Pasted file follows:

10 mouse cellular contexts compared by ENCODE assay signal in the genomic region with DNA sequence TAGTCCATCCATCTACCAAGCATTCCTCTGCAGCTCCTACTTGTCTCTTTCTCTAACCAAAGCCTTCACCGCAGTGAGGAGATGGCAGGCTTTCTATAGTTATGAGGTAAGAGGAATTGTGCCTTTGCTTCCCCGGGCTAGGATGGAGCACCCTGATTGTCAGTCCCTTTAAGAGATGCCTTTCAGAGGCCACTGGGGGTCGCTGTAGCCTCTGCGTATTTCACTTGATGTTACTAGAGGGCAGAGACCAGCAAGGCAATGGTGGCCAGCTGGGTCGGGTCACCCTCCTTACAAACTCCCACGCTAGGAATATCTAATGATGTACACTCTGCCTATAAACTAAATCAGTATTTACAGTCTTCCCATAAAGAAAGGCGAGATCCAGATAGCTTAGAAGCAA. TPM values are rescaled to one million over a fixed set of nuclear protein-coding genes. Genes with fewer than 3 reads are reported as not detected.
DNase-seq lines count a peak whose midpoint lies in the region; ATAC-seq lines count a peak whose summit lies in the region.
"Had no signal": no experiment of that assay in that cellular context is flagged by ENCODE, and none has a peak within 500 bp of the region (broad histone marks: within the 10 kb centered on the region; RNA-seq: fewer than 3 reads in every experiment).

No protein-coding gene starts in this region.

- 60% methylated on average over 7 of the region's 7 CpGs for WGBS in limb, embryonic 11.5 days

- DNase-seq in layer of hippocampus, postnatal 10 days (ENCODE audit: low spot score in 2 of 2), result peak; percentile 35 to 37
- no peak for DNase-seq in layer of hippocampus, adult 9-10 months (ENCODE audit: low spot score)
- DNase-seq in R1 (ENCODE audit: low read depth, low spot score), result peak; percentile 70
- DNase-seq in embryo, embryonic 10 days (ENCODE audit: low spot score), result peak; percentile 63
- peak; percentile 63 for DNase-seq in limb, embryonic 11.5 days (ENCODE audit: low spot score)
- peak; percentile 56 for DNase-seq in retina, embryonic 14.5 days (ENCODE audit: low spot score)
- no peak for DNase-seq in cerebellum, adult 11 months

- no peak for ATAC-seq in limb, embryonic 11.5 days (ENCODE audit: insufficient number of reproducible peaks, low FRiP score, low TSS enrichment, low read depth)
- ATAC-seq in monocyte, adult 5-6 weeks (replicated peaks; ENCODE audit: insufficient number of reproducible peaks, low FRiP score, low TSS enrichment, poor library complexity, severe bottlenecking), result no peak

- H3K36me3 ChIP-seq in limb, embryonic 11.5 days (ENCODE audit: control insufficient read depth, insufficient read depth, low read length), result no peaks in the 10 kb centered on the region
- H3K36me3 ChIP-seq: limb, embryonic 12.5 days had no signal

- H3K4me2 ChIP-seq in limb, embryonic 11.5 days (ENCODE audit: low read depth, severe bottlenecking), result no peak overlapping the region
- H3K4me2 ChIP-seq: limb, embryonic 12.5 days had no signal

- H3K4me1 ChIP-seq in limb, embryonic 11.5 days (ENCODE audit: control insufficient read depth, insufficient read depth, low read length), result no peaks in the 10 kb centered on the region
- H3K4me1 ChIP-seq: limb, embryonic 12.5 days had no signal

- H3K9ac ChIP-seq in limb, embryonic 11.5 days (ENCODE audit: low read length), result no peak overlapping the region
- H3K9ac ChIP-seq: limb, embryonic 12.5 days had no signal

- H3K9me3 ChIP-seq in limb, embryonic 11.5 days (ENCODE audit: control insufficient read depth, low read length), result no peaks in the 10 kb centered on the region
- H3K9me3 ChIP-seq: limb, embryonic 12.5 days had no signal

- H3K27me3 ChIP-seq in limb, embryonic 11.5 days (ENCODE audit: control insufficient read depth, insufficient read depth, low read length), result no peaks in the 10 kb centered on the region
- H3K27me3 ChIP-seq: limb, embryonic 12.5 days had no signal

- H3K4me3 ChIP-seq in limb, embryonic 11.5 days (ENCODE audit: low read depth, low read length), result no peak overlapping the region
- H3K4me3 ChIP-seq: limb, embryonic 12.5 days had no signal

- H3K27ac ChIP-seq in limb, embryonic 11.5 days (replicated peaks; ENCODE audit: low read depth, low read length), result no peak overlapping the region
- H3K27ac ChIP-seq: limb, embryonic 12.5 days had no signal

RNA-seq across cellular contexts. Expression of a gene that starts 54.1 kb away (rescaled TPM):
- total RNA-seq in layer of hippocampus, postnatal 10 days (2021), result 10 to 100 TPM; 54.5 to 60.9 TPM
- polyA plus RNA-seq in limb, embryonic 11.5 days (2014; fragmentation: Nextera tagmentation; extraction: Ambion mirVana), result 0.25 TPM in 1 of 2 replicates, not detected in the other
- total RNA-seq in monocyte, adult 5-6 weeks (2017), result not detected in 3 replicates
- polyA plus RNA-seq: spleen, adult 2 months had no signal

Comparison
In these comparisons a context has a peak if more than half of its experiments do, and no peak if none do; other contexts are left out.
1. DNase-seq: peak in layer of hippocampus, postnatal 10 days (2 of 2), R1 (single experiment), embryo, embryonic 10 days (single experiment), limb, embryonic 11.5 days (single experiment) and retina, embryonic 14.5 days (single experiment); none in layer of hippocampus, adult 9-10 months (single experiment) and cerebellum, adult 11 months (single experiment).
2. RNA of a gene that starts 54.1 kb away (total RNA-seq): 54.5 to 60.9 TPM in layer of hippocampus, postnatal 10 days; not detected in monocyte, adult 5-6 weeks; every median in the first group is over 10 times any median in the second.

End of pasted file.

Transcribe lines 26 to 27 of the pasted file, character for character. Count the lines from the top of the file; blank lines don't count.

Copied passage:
- H3K27me3 ChIP-seq: limb, embryonic 12.5 days had no signal

- H3K4me3 ChIP-seq in limb, embryonic 11.5 days (ENCODE audit: low read depth, low read length), result no peak overlapping the region